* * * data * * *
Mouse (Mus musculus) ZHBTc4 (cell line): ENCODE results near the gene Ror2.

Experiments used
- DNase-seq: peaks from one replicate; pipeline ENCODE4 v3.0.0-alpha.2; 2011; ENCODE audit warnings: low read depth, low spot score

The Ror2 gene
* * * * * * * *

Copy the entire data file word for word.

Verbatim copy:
Mouse (Mus musculus) ZHBTc4 (cell line): ENCODE results near the gene Ror2.

Experiments used
- DNase-seq: peaks from one replicate; pipeline ENCODE4 v3.0.0-alpha.2; 2011; ENCODE audit warnings: low read depth, low spot score

The Ror2 gene